Denver Daisy, Day One
It used to be that Mother's Day was considered the safe day to plant in Denver. But after those May 13 snow showers, experts revised their estimate, emphasizing that the real first day to safely plant gardens in this town is May 15.
So yesterday, I planted my Rudbeckia, the trademarked Denver Daisy.
On Earth Day at the Denver Botanic Gardens, Mayor John Hickenlooper had unveiled the Denver Daisy, "a special introduction from PlantSelect specifically chosen to commemorate the City and County of Denver's 150th birthday on November 22, 2008," according to the seed packet (available free at locations around town). "This plant is the progeny of Rudbeckia birta, a Colorado native, and Rudbeckia 'Prairie Sun.'"
The Denver Daisy is supposed to grow to about two feet tall, and produce six-inch flowers that look a lot like hungover Black-Eyed Susans, with deep-red rings surrounding the center eyes.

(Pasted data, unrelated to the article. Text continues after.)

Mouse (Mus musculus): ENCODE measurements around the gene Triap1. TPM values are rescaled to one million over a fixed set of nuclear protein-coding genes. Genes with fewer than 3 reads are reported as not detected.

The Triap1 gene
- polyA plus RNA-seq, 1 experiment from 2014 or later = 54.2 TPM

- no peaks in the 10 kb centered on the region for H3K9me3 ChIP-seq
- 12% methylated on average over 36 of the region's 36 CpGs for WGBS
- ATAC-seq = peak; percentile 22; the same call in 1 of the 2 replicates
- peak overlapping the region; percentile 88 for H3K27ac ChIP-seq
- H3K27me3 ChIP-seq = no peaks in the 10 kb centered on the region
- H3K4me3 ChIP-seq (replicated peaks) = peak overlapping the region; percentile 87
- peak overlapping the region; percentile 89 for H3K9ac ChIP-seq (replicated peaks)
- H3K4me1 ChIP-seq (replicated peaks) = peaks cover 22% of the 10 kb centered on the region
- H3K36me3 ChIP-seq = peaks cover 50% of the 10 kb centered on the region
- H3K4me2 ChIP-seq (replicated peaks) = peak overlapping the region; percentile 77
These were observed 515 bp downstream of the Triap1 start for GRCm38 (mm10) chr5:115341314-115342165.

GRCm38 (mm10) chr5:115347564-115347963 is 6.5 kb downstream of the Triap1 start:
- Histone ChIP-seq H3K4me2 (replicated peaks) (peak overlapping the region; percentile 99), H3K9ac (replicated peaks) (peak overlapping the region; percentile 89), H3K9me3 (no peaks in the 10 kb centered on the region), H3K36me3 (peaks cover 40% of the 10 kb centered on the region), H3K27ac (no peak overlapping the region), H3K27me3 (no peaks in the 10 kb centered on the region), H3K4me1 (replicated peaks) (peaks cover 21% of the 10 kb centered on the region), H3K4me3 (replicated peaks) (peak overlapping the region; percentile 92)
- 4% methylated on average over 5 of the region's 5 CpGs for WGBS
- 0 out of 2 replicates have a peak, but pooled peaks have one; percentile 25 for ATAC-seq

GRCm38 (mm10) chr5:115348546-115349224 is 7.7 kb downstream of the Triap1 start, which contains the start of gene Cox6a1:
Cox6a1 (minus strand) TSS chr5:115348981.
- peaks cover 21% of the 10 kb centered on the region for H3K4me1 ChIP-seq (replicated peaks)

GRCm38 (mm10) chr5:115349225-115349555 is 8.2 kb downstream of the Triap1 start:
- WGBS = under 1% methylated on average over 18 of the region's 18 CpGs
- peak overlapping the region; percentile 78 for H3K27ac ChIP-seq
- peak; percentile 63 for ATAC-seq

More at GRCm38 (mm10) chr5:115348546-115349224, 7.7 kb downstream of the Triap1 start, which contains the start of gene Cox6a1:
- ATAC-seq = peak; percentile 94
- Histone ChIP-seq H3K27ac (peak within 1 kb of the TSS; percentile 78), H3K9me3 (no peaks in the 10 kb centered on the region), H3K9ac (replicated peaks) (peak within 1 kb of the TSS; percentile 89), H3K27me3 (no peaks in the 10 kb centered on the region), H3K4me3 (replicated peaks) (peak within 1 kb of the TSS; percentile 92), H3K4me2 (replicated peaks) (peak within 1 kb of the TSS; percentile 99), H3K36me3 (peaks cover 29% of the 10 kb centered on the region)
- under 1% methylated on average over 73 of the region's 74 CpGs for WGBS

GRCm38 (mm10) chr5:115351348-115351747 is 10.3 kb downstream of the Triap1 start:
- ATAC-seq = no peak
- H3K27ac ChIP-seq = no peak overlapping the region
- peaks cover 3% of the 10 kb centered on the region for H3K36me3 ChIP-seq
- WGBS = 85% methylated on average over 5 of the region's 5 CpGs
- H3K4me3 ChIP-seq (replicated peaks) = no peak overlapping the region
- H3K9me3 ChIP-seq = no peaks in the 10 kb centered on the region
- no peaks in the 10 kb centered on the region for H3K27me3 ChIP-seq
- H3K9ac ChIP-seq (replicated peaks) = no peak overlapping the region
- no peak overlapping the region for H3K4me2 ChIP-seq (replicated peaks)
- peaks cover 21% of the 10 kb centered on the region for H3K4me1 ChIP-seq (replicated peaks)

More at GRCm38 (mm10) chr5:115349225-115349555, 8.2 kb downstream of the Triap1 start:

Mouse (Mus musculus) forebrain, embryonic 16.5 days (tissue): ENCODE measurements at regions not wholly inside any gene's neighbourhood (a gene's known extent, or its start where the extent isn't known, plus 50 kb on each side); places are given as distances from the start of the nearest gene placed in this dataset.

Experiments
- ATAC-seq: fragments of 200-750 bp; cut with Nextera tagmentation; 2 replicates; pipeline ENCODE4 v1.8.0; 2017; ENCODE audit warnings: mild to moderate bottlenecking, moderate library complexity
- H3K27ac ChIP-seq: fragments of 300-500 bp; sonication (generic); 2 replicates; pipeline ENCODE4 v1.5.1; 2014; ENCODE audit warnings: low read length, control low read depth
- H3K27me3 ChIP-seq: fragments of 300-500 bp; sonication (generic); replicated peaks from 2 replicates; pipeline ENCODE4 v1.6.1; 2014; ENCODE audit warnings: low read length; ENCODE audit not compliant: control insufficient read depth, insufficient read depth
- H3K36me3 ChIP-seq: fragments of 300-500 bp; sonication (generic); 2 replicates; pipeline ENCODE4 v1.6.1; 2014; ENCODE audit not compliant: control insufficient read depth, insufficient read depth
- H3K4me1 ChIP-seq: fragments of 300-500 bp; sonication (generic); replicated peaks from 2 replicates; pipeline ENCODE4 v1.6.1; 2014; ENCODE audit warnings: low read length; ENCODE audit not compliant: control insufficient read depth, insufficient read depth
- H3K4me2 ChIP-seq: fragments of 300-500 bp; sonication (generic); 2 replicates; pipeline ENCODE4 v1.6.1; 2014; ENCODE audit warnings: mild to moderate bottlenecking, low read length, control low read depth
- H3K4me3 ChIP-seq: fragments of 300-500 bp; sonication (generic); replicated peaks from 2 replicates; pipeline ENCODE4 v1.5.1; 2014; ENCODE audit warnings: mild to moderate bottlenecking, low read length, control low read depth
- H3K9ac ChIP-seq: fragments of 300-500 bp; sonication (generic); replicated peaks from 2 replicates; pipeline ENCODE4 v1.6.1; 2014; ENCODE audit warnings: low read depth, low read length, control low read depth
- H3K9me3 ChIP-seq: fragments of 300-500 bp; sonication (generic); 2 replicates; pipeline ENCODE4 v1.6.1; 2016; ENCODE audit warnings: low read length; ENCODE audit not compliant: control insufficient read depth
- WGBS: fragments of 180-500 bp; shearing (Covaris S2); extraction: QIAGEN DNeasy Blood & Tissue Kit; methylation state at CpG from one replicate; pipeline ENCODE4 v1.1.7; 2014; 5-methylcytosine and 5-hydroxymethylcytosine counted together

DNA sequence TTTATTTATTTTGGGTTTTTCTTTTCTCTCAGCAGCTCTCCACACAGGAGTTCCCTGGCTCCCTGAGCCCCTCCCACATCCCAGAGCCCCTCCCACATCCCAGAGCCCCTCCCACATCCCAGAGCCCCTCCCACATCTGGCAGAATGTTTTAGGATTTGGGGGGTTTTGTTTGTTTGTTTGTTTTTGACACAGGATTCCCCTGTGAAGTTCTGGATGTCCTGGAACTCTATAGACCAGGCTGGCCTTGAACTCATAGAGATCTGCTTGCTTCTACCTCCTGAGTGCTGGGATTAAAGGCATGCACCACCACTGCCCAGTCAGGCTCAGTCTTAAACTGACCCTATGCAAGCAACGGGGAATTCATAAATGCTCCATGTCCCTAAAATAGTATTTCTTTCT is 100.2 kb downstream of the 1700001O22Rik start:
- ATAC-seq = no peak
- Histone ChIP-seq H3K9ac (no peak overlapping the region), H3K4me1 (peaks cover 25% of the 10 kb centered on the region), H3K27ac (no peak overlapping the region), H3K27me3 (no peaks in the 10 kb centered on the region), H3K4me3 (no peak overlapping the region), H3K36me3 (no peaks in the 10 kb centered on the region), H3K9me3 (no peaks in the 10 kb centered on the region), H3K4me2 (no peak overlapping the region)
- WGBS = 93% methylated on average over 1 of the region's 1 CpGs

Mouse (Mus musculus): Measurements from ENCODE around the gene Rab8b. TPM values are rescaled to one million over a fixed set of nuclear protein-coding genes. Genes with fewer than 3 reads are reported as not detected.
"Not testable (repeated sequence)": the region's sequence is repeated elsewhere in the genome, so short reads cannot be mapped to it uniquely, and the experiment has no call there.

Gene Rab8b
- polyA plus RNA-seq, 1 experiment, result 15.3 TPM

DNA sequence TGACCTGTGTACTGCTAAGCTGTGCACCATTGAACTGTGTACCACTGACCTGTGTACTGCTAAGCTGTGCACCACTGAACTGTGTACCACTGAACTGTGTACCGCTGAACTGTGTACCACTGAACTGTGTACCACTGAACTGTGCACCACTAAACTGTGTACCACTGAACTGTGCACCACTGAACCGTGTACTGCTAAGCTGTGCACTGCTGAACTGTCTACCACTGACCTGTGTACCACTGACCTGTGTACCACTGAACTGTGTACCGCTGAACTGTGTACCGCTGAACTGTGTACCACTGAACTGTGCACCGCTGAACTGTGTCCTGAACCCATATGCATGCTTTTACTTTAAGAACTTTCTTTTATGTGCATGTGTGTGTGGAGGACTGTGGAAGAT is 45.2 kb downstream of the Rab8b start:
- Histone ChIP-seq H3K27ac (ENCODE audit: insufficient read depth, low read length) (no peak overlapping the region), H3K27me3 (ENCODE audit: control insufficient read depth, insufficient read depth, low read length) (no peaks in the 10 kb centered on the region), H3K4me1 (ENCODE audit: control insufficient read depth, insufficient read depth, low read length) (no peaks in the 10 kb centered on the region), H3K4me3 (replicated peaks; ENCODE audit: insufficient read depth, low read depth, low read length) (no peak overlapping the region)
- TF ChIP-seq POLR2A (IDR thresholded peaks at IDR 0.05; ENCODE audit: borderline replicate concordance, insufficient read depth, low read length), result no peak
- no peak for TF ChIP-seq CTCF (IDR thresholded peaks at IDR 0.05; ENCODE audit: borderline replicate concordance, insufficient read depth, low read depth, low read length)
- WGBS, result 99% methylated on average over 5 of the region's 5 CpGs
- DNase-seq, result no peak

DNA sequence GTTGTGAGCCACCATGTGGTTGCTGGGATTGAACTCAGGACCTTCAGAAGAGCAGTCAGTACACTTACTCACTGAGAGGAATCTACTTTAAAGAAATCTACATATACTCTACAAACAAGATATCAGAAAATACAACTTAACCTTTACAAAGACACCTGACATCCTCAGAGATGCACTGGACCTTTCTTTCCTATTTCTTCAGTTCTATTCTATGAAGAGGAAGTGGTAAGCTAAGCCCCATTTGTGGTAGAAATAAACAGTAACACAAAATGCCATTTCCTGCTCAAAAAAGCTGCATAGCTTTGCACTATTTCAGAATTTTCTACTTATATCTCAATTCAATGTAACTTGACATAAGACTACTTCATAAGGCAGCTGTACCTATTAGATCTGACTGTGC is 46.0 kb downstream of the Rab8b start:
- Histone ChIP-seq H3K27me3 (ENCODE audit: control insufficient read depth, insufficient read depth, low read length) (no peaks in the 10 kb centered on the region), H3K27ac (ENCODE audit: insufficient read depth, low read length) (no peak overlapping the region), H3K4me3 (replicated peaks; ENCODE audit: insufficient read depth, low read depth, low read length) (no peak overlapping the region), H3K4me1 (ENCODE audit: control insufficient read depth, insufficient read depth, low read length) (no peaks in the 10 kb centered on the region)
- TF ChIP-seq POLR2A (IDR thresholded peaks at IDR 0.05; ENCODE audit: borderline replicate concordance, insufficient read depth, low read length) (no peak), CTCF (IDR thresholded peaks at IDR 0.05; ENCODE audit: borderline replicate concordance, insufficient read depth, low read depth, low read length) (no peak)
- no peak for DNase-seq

At least, that's what the Denver Daisy is supposed to grow into. But my seeds won't germinate for twenty days -- if they germinate at all. Since the Denver Daisy is supposed to be a hardy, urban plant, I've put mine on a survival course of Darwinian proportions. I found a pot on my shelves -- a souvenir from the wonderful Maria's Bakery that operated out of a greenhouse in northwest Denver. At the bottom, I put gravel from the Westword parking lot, then filled it with potting soil courtesy the Plant Yourself at RiNo event. And after planting the seeds I'd picked up at the Botanic Gardens, I poured in some nice Denver tapwater from a bottle that once held Michelob Ultra Lime Cactus.
If the Denver Daisy can survive that, it can survive anything. You grow, girl. -- Patricia Calhoun